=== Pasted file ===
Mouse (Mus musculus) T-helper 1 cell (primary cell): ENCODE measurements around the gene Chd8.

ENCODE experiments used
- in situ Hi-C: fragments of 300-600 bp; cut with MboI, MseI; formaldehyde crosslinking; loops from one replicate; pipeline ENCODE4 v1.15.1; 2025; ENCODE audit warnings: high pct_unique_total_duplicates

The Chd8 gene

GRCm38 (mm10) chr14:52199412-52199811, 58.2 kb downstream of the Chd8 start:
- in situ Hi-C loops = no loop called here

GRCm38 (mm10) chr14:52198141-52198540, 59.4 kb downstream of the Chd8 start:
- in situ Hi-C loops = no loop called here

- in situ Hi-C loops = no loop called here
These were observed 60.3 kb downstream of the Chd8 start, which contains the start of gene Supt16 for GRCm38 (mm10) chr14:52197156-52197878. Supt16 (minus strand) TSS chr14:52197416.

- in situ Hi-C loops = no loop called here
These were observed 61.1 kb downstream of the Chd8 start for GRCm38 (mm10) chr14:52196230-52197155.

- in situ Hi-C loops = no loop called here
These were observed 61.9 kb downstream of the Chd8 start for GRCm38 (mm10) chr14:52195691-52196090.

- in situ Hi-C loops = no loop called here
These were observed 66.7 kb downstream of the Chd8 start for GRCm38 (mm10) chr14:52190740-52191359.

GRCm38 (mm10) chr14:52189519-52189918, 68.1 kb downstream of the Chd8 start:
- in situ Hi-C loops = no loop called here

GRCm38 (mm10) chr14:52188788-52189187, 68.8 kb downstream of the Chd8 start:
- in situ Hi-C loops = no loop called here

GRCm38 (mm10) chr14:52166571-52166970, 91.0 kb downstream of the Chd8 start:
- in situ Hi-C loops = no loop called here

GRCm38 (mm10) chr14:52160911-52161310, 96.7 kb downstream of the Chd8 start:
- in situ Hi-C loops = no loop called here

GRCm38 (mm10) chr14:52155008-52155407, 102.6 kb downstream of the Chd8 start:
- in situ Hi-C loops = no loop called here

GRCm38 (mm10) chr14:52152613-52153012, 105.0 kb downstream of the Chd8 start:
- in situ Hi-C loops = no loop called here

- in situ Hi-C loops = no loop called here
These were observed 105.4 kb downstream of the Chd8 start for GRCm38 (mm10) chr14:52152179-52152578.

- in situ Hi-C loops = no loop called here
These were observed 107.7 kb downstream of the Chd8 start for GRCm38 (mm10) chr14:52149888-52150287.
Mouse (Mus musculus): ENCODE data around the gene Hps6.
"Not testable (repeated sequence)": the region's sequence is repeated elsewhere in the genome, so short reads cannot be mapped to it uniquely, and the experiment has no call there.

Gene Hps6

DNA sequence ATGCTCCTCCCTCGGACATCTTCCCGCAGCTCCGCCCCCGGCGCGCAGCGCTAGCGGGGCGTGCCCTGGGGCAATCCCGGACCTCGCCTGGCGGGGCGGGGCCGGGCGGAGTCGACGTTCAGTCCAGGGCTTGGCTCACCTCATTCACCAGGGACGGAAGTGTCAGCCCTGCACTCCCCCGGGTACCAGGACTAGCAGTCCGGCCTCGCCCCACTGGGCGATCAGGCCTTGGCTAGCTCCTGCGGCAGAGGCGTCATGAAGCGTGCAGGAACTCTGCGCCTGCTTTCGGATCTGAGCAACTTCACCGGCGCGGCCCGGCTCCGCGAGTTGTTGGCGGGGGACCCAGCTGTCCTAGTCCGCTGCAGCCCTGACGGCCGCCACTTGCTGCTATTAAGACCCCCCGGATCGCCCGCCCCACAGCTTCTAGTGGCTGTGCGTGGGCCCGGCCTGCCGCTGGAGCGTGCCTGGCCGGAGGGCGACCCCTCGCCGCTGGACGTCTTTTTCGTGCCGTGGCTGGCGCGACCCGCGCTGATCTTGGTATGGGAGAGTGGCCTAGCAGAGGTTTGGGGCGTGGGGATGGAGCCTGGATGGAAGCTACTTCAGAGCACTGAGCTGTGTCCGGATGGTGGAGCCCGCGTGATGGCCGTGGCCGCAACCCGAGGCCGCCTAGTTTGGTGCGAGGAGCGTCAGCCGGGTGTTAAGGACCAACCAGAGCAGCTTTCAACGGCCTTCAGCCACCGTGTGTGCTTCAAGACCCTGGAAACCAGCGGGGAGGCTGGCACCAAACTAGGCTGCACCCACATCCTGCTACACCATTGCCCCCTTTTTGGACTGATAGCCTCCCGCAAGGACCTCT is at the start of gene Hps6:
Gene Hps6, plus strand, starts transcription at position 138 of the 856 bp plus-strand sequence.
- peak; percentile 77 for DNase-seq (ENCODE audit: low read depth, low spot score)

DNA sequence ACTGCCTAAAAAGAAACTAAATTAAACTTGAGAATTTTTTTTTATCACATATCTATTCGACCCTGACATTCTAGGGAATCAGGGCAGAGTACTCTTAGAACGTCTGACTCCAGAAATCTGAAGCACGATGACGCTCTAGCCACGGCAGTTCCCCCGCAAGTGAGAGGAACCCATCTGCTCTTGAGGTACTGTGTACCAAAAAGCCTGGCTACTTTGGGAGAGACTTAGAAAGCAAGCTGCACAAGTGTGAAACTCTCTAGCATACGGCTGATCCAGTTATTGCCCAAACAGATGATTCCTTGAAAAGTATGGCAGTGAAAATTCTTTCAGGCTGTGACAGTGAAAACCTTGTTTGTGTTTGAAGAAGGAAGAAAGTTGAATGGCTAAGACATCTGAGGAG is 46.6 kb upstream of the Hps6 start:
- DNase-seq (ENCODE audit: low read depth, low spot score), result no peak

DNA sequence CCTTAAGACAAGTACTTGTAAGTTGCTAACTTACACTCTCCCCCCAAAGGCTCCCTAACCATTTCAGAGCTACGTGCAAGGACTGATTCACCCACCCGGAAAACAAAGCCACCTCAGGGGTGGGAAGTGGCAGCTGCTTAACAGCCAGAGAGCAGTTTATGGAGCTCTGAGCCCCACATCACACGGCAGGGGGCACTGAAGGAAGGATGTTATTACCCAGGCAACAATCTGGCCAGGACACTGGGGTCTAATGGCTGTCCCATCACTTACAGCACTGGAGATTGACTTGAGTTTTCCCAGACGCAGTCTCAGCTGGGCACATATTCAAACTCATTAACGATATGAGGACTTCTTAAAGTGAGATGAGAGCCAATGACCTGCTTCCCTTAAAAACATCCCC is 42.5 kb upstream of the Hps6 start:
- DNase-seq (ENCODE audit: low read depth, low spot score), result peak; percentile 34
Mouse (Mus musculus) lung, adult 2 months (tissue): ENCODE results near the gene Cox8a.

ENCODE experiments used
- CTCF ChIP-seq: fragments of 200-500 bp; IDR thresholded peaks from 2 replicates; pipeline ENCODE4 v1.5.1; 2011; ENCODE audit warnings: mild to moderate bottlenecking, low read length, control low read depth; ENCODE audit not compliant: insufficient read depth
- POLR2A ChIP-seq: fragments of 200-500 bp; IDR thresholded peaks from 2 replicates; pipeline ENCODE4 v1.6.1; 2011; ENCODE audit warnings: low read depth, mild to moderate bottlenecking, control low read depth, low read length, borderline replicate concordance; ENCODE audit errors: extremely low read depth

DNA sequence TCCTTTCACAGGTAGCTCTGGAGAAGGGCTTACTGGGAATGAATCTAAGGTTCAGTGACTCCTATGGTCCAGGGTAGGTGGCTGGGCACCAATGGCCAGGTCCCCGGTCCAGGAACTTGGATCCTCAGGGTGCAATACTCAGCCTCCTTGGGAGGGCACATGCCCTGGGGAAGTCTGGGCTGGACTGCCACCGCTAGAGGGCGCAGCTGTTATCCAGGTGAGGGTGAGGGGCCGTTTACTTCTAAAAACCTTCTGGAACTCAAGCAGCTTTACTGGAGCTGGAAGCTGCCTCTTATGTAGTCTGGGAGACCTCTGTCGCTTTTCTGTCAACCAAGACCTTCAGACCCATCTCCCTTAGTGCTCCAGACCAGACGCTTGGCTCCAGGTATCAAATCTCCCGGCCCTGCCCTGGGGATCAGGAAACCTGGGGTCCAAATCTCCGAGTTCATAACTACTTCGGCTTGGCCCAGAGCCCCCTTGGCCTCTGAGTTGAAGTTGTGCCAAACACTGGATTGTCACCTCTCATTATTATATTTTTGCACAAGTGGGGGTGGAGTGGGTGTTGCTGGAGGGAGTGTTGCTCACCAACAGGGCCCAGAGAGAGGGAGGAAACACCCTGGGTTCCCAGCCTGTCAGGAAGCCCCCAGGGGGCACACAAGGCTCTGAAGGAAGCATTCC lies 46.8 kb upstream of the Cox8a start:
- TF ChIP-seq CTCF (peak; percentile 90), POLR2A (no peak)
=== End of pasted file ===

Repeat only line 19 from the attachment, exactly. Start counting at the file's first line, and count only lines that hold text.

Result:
GRCm38 (mm10) chr14:52188788-52189187, 68.8 kb downstream of the Chd8 start: